The famous Variational Auto-Encoder

$$\log p_\theta(x) \geq - \underbrace{\mathbb{D}_{KL}\left( q_\phi(z | x) \parallel p(z) \right)}_{\mbox{code regularization}} + \underbrace{\mathbb{E}_{z \sim q_{\phi}(. | x)} \left[ \log p_\theta(x | z) \right]}_{\mbox{reconstruction error}} $$

Normalizing Flows

Still a latent variable model, except the mapping $f_\theta$ is made to be bijective.

Dinh et al. 2016
Normalizing Flows
  • Assumes a bijective mapping between data space $x$ and latent space $z$ with prior $p(z)$: $$ z = f_{\theta} ( x ) \qquad \mbox{and} \qquad x = f^{-1}_{\theta}(z)$$
  • Admits an explicit marginal likelihood: $$ \log p_\theta(x) = \log p(z) + \log \left| \frac{\partial f_\theta}{\partial x} \right|(x) $$

$\Longrightarrow$ The challenge is in designing mappings $f_\theta$ that are both: easy to invert, easy to compute the jacobian of.

One example of NF: RealNVP

Jacobian of an affine coupling layer
In a standard affine RealNVP, one Flow layer is defined as: $$ \begin{matrix} y_{1\ldots d} &=& x_{1 \ldots d} \\ y_{d+1\ldots N} &=& x_{d+1 \ldots N} ⊙ \sigma_\theta(x_{1 \ldots d}) + \mu_\theta(x_{1 \ldots d}) \end{matrix} $$ where $\sigma_\theta$ and $\mu_\theta$ are unconstrained neural networks.

We will call this layer an affine coupling.

$\Longrightarrow$ This structure has the advantage that the Jacobian of this layer will be lower triangular which makes computing its determinant easy.

Not all generative models are created equal

Grathwohl et al. 2018

  • Of particular interest are models with an explicit $\log p(x)$ (not the case of VAEs, GANs, Denoising Diffusion Models).

Your Turn!

We will be using this notebook to implement a Normalizing Flow in JAX+Flax+TensorFlow Probability

Application to
Solving Inverse Problems

Getting started with Deep Priors: deep denoising example

$$ \boxed{{\color{Orchid} y} = {\color{SkyBlue} x} + n} $$
  • Let us assume we have access to examples of $ {\color{SkyBlue} x}$ without noise.

  • We learn the distribution of noiseless data $\log p_\theta(x)$ from samples using a deep generative model.

  • The solution should lie on the realistic data manifold, symbolized by the two-moons distribution.

    We want to solve for the Maximum A Posterior solution:

    $$\arg \max - \frac{1}{2} \parallel {\color{Orchid} y} - {\color{SkyBlue} x} \parallel_2^2 + \log p_\theta({\color{SkyBlue} x})$$ This can be done by gradient descent as long as one has access to the score function $\frac{\color{orange} d \color{orange}\log \color{orange}p\color{orange}(\color{orange}x\color{orange})}{\color{orange} d \color{orange}x}$.

A Physicist's approach to the deconvolution problem: let's build a model

Probabilistic model
$$ x \sim ? $$
$$ x \sim \mathcal{N}(z, \Sigma) \quad z \sim ? $$
latent $z$ is a denoised galaxy image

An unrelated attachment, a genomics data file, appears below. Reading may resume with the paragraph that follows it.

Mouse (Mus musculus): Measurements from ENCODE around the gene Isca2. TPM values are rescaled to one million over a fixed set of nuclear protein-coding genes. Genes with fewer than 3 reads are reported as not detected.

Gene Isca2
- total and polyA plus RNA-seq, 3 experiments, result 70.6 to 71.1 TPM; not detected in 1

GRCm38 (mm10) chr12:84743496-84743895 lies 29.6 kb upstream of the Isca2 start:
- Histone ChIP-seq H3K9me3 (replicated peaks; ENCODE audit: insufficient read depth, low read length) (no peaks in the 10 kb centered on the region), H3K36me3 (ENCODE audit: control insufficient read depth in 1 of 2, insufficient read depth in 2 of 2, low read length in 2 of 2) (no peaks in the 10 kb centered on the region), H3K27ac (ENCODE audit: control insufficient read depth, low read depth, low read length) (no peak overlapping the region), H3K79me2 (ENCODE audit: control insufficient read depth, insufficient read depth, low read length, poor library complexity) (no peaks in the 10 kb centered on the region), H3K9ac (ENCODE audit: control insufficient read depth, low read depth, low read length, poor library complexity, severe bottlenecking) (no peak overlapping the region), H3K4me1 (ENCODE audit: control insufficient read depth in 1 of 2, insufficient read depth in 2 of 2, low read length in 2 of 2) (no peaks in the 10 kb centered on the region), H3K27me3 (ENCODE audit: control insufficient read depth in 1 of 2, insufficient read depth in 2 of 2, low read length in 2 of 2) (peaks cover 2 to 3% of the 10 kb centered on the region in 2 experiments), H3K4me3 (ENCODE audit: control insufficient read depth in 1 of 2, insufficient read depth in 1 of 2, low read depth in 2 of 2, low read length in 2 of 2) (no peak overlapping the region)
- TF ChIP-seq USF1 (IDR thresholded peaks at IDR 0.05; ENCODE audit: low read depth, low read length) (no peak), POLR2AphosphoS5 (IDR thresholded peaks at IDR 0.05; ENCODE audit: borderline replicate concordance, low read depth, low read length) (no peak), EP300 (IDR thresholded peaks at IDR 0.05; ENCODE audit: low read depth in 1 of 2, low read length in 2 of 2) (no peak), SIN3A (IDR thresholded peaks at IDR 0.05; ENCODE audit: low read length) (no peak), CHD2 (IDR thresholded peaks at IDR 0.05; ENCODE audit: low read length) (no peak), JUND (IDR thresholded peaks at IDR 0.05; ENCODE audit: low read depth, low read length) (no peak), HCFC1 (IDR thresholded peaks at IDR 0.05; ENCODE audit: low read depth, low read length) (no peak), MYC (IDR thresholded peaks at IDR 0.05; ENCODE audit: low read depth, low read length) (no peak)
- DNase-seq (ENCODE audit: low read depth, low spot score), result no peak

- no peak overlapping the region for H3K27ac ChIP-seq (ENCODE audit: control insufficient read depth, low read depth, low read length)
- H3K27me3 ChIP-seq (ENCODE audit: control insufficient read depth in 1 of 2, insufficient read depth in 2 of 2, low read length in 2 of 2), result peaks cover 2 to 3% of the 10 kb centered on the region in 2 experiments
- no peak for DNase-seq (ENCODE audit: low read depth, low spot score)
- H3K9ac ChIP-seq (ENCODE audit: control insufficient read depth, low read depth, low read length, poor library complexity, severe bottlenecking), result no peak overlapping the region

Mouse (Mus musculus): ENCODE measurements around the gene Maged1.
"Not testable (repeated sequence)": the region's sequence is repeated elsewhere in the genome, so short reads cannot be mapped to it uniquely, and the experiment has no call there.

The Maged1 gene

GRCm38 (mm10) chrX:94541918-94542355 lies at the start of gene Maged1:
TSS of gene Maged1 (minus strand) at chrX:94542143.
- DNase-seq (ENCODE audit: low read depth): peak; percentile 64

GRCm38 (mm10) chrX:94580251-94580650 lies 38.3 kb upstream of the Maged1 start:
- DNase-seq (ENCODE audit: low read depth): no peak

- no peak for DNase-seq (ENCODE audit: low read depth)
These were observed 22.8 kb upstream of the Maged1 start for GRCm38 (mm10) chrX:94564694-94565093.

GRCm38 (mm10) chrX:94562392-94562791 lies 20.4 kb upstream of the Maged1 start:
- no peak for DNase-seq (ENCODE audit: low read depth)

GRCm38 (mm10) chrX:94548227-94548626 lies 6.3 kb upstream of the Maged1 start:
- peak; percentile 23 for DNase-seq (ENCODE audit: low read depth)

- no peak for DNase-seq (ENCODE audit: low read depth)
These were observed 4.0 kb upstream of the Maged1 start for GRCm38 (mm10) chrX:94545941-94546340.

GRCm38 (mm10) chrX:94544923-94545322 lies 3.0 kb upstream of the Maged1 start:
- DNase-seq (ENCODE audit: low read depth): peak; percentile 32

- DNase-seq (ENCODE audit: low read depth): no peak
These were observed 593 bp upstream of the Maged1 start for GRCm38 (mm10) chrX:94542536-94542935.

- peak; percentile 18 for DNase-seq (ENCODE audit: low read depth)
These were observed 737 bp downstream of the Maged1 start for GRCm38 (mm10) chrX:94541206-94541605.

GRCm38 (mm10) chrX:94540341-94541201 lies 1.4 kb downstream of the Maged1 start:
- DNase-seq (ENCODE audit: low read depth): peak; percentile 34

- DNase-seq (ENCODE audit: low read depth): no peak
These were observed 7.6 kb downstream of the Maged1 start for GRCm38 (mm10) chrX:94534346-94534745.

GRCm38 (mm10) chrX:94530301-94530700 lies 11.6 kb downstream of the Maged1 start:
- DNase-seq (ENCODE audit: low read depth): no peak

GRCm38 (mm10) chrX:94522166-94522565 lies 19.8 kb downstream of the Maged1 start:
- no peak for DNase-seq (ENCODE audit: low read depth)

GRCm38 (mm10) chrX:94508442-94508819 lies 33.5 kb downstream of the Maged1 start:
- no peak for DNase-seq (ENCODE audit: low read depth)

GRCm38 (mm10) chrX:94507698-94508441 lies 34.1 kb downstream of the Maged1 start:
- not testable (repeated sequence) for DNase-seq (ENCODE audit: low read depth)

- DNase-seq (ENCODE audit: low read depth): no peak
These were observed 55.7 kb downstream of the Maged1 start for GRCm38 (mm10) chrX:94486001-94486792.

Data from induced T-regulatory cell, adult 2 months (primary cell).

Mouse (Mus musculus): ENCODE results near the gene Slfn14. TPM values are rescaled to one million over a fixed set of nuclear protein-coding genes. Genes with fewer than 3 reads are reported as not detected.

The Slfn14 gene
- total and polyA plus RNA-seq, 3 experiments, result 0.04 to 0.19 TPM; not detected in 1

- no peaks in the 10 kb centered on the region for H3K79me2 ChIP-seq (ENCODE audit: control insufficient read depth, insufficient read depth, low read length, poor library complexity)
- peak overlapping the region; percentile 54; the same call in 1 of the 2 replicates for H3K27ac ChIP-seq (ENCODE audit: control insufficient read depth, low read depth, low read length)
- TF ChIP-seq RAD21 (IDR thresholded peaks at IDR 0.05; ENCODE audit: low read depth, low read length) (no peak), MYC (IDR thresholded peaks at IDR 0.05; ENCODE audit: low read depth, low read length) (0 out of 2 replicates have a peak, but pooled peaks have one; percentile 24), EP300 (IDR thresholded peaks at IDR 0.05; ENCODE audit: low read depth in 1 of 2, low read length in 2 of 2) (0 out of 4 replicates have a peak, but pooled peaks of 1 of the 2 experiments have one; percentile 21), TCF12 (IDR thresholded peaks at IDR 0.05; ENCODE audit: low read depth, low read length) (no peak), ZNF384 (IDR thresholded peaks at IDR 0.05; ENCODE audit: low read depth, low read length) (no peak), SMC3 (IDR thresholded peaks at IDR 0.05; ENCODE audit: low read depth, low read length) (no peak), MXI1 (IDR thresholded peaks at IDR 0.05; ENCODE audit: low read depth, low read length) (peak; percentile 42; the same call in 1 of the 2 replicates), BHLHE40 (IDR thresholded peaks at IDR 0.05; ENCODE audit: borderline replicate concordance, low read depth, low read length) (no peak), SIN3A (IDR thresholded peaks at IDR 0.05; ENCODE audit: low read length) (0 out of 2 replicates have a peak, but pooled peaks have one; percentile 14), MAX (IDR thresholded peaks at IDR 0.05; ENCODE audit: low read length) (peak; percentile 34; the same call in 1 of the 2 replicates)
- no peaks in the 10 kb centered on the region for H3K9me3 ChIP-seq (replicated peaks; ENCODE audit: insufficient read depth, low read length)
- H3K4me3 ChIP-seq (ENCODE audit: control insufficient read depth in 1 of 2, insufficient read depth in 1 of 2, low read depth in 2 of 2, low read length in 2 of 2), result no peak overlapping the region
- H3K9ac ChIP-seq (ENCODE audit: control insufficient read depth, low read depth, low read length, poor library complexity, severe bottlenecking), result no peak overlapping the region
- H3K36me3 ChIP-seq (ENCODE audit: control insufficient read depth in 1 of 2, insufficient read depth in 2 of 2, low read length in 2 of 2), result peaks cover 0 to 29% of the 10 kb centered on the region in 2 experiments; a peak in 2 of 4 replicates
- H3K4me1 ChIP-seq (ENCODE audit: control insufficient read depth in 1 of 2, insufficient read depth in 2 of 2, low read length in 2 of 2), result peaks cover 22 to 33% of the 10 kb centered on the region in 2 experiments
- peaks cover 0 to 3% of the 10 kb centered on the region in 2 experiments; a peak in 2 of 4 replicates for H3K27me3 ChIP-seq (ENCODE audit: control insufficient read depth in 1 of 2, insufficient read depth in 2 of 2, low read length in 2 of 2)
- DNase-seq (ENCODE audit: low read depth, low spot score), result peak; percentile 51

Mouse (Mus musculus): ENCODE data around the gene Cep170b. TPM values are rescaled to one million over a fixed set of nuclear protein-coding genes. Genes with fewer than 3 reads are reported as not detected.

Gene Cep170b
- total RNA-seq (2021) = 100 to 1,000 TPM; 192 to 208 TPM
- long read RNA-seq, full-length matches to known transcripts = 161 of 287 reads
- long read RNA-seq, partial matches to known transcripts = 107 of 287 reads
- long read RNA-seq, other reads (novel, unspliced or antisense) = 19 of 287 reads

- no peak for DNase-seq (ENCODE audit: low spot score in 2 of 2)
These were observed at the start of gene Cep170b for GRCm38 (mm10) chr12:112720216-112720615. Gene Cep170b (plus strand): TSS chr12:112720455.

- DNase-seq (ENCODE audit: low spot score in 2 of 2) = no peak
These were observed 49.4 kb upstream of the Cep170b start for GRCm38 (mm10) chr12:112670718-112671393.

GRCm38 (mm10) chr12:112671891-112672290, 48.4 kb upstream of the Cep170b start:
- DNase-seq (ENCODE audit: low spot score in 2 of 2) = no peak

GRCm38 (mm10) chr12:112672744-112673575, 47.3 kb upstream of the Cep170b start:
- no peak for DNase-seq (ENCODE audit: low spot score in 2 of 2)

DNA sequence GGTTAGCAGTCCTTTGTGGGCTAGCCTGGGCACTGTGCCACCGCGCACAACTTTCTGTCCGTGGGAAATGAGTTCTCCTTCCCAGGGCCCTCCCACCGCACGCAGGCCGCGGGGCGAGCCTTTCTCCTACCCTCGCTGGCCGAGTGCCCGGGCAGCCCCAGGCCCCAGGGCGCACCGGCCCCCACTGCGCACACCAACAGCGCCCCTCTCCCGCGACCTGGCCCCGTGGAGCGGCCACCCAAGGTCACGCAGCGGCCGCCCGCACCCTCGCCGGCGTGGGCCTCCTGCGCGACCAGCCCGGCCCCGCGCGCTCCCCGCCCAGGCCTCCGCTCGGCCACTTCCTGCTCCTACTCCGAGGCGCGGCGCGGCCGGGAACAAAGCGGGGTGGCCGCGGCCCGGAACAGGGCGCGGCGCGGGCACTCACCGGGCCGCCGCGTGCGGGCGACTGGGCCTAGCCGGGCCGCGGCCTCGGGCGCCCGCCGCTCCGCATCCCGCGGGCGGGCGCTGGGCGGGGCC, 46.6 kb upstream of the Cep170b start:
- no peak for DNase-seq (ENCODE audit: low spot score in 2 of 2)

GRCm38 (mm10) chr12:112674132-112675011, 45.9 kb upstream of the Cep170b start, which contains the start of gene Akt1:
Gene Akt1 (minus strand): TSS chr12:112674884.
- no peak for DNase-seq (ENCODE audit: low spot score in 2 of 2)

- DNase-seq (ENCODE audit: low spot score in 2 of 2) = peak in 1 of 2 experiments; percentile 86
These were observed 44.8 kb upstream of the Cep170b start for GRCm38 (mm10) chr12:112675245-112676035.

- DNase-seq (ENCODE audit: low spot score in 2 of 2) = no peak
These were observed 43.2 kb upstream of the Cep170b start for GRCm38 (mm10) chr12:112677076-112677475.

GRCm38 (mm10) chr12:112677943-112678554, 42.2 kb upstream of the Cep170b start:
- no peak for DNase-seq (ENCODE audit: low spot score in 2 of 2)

$$ x \sim \mathcal{N}( \mathbf{P} z, \Sigma) \quad z \sim ?$$
latent $z$ is a super-resolved and denoised galaxy image
$$ x \sim \mathcal{N}( \mathbf{P} (\Pi \ast z), \Sigma) \quad z \sim ? $$
latent $z$ is a deconvolved, super-resolved, and denoised galaxy image
$$ x \sim \mathcal{N}( \mathbf{P} (\Pi \ast g_\theta(z)), \Sigma) \quad z \sim \mathcal{N}(0, \mathbf{I}) $$
latent $z$ is a Gaussian sample
$\theta$ are parameters of the model

$\Longrightarrow$ Decouples the morphology model from the observing conditions.

Bayesian Inference a.k.a. Uncertainty Quantification

The Bayesian view of the problem: $$ p(z | x ) \propto p_\theta(x | z, \Sigma, \mathbf{\Pi}) p(z)$$ where:
  • $p( z | x )$ is the posterior
  • $p( x | z )$ is the data likelihood, contains the physics
  • $p( z )$ is the prior

Posterior samples

$\mathbf{P} (\Pi \ast g_\theta(z))$
Data residuals
$x_n - \mathbf{P} (\Pi \ast g_\theta(z))$
Standard Deviation
$\Longrightarrow$ Uncertainties are fully captured by the posterior.

Now you try it!

We will be using this notebook:

Your goal: Solve an image deconvolution problem using a deep generative model as a prior.

Raise your hand when you reach the Maximum Likelihood Solution i.e. end of Step III.

How to solve the posterior inference problem by Variational Inference?

  • The core idea of Variational Inference is to assume a model distribution $q_\phi$ and we fit it to the unknown posterior.
  • How do we fit a distribution to another distribution?
    We minize the KL divergence $$ \mathbb{D}_{KL}\left( q_\phi(z) \parallel p(z | x) \right) = \mathbb{E}_{z \sim q_{\phi}} \left[ \log \frac{q_\phi(z)}{p(z | x)} \right] $$
    $$ = \mathbb{E}_{z \sim q_{\phi}} \left[ \log q(z) \right] - \mathbb{E}_{z \sim q_{\phi}} \left[ \log p(z | x) \right] $$
    $$ = \mathbb{E}_{z \sim q_{\phi}} \left[ \log q(z) \right] - \mathbb{E}_{z \sim q_{\phi}} \left[ \log p(x | z) + \log p(z) - \log p(x)\right] $$
    $$ = \underbrace{\mathbb{D}_{KL}\left( q_\phi(z) \parallel p(z) \right) - \mathbb{E}_{z \sim q_{\phi}} \left[ \log p(x | z) \right]}_{\mbox{Evidence Lower Bound}} + \log p(x) $$
  • Finally, we need a flexible enough model distribution, why not a Normalizing Flow :-) ?
Solution notebook:

Example of Application at Scale

Let's set the stage: Gravitational lensing

Galaxy shapes as estimators for gravitational shear
$$ e = \gamma + e_i \qquad \mbox{ with } \qquad e_i \sim \mathcal{N}(0, I)$$
  • We are trying the measure the ellipticity $e$ of galaxies as an estimator for the gravitational shear $\gamma$

Gravitational Lensing as an Inverse Problem

Shear $\gamma$
Convergence $\kappa$
$$\gamma_1 = \frac{1}{2} (\partial_1^2 - \partial_2^2) \ \Psi \quad;\quad \gamma_2 = \partial_1 \partial_2 \ \Psi \quad;\quad \kappa = \frac{1}{2} (\partial_1^2 + \partial_2^2) \ \Psi$$